Data Protection

What is Data Protection?

Data Protection is the process of protecting data and involves the relationship between the collection and dissemination of data and technology, the public perception and expectation of privacy and the political and legal underpinnings surrounding that data. It aims to strike a balance between individual privacy rights while still allowing data to be used for business purposes.[1] Data protection refers to the practices, safeguards, and binding rules put in place to protect your personal information and ensure that you remain in control of it. In short, you should be able to decide whether or not you want to share some information, who has access to it, for how long, for what reason, and be able to modify some of this information, and more.

Categories of Data Protection [2]

Data protection assures that data is not corrupted, is accessible for authorized purposes only, and is in compliance with applicable legal or regulatory requirements. Protected data should be available when needed and usable for its intended purpose. The scope of data protection, however, goes beyond the notion of data availability and usability to cover areas such as data immutability, preservation, and deletion/destruction.

Roughly speaking, data protection spans three broad categories, namely, traditional data protection (such as backup and restore copies), data security, and data privacy as shown in the Figure below. The processes and technologies used to protect and secure data can be considered as data protection mechanisms and business practices to achieve the overall goal of continual availability, and immutability, of critical business data.

The Three Categories of Data Protection
source: SNIA

The Purpose of Data Protection[3]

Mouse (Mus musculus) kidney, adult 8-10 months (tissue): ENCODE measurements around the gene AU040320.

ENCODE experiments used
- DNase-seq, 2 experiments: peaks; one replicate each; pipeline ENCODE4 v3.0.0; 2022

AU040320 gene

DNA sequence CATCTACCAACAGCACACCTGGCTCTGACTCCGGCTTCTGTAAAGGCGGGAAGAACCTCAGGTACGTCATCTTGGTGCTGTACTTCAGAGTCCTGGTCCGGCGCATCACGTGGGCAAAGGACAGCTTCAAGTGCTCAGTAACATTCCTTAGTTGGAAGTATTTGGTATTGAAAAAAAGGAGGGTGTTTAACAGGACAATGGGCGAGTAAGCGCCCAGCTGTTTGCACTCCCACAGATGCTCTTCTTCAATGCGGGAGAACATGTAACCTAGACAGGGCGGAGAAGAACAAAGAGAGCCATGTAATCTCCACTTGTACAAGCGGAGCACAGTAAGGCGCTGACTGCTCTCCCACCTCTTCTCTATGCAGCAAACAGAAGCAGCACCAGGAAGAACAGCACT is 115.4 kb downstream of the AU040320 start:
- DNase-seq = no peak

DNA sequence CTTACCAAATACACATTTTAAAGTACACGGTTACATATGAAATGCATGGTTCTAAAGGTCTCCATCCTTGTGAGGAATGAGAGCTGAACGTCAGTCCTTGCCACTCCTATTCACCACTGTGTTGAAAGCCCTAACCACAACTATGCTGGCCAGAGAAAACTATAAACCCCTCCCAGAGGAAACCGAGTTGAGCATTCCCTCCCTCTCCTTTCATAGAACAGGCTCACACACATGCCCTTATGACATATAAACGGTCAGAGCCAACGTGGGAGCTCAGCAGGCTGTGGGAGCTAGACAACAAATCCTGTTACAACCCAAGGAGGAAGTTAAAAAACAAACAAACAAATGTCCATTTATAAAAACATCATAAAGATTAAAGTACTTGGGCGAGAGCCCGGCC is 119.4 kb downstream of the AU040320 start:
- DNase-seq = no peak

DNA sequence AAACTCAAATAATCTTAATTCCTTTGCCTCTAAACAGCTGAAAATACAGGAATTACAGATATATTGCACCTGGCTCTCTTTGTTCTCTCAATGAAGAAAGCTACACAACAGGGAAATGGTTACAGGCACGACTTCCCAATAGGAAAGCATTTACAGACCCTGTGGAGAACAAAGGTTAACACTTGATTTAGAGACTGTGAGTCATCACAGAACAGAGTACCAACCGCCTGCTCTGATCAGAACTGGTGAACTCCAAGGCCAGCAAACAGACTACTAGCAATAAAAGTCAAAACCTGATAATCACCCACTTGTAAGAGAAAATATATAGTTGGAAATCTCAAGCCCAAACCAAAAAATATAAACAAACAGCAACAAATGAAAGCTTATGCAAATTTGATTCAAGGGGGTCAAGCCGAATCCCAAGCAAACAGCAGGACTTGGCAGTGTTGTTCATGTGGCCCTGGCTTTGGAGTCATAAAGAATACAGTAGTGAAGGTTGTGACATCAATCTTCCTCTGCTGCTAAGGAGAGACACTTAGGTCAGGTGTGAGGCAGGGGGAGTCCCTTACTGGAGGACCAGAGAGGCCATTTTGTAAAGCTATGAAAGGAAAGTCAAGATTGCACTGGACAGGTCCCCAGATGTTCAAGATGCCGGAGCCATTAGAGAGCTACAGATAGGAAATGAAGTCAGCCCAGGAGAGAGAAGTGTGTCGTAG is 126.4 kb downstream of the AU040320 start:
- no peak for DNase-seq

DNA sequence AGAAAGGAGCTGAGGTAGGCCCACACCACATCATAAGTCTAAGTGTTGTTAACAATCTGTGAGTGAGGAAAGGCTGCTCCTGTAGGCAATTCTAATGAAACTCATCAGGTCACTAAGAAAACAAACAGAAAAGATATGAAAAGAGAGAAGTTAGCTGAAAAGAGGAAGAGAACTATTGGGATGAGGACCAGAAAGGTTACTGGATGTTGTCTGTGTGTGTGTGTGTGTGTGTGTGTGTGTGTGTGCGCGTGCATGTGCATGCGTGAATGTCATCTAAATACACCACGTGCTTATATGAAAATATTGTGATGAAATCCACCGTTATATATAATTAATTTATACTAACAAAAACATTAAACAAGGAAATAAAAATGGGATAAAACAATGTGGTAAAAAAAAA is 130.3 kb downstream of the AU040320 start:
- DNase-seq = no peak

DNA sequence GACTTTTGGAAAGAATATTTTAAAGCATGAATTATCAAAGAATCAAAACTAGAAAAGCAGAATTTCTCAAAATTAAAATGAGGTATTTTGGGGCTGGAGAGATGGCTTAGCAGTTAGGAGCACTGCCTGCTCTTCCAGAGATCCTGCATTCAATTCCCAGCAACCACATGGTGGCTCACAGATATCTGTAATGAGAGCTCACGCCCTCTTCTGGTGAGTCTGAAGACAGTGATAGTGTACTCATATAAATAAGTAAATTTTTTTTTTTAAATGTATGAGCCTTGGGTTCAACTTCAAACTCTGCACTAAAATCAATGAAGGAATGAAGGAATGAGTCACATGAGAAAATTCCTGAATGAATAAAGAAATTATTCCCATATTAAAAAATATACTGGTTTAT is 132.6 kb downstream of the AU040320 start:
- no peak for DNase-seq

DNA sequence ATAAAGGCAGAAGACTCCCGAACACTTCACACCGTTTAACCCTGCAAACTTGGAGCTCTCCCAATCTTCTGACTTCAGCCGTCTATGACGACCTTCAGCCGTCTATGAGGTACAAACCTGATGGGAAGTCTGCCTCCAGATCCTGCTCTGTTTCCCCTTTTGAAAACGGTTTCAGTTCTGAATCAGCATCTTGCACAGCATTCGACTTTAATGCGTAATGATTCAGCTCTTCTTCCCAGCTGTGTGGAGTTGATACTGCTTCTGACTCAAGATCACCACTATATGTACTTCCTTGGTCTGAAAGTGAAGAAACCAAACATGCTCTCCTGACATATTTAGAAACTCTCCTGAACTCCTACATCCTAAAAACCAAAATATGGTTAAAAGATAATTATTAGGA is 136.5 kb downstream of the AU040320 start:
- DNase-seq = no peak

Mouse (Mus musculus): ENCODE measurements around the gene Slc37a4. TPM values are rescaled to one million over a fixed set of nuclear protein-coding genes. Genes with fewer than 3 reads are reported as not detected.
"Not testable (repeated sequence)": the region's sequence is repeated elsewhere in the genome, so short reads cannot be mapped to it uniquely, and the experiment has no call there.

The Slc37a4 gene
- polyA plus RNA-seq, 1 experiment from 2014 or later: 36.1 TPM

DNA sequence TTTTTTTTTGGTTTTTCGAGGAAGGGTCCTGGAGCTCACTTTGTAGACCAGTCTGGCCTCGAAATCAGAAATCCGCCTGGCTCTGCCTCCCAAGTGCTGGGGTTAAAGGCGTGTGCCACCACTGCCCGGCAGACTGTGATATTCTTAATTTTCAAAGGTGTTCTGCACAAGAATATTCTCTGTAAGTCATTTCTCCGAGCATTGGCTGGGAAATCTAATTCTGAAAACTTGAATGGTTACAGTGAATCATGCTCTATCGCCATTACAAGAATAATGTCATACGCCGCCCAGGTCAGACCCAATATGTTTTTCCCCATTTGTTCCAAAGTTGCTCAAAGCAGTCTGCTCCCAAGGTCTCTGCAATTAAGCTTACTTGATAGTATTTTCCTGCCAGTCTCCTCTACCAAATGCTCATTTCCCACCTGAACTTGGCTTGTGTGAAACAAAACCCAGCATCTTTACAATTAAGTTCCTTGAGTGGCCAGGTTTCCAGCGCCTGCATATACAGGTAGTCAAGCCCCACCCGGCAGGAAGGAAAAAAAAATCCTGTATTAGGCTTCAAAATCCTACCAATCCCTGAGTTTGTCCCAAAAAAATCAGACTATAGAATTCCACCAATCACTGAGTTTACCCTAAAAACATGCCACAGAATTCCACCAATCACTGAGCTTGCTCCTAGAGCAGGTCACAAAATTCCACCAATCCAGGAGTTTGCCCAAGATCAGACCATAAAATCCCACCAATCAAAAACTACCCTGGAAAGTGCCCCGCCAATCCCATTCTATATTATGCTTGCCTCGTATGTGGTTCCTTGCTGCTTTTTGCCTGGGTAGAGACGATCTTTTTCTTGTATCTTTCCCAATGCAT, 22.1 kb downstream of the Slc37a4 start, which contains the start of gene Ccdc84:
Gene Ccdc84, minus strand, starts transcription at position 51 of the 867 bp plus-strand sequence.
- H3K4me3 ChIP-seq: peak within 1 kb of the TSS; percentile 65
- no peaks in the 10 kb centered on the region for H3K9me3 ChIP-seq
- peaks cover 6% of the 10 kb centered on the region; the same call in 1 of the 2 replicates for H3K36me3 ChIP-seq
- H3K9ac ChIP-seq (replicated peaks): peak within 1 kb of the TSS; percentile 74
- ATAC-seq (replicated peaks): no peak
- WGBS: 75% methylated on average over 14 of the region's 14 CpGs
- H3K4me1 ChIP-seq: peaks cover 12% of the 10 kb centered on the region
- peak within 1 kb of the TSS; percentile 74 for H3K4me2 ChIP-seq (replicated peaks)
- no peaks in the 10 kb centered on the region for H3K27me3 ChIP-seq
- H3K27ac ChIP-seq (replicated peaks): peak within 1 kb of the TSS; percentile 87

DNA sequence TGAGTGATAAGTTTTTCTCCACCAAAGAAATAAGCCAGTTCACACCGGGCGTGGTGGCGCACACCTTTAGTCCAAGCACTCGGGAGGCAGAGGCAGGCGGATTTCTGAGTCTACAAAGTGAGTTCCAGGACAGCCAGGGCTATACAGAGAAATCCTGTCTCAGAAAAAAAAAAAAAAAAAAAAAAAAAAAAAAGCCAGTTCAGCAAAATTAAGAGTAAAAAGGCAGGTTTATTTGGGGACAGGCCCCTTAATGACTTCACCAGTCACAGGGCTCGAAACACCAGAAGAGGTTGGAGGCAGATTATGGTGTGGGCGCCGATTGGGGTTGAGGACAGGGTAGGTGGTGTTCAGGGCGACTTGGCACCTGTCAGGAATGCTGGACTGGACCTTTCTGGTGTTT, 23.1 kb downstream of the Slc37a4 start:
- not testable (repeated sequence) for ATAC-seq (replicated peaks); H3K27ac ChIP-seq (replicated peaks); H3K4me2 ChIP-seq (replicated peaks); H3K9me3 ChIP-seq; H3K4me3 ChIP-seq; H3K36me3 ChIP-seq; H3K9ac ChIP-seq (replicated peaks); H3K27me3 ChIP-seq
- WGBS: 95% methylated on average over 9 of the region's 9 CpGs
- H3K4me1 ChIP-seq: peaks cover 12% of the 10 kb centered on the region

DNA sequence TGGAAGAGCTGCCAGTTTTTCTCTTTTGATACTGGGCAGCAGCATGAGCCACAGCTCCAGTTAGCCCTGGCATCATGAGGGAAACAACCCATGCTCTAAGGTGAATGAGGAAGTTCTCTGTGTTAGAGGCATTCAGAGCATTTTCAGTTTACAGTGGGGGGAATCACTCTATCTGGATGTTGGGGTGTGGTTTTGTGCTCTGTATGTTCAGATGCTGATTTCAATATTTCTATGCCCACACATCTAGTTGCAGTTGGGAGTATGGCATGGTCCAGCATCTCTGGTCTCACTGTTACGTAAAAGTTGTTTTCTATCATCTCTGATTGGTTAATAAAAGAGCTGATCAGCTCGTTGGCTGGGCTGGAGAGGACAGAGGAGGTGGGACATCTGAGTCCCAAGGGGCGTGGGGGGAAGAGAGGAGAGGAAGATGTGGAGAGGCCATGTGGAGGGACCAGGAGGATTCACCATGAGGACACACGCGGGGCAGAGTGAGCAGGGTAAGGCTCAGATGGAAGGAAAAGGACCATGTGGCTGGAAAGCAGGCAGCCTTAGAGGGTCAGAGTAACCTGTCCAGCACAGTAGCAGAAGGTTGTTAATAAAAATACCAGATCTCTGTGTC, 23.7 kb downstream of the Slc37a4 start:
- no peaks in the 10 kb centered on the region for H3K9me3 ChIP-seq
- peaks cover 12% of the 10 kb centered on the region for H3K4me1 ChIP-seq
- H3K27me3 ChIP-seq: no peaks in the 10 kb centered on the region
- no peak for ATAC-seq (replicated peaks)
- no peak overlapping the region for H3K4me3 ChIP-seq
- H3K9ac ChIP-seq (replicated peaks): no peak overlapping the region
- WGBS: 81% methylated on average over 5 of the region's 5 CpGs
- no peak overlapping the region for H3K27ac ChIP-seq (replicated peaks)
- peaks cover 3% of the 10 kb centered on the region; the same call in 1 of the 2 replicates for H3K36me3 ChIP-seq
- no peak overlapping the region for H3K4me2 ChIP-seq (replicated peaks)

Storage technologies that organizations can use to protect data include a disk or tape backup that copies designated information to a disk-based storage array or a tape cartridge device so it can be safely stored. Tape-based backup is a strong option for data protection against cyber attacks. Although access to tapes can be slow, they are portable and inherently offline when not loaded in a drive, and thus safe from threats over a network. Organizations can use mirroring to create an exact replica of a website or files so they're available from more than one place. Storage snapshots can automatically generate a set of pointers to information stored on tape or disk, enabling faster data recovery, while continuous data protection (CDP) backs up all the data in an enterprise whenever a change is made.

The Need for Data Protection Laws[4]

There are two main reasons that governments should pursue comprehensive data protection frameworks:

  • Laws need to be updated to address today’s reality. Ever since the internet was created, people have been sharing more and more of their personal information online. In many countries, privacy rules exist and remain important to help protect people’s information and human rights, but they are not adapted to suit the challenges of today’s connected world.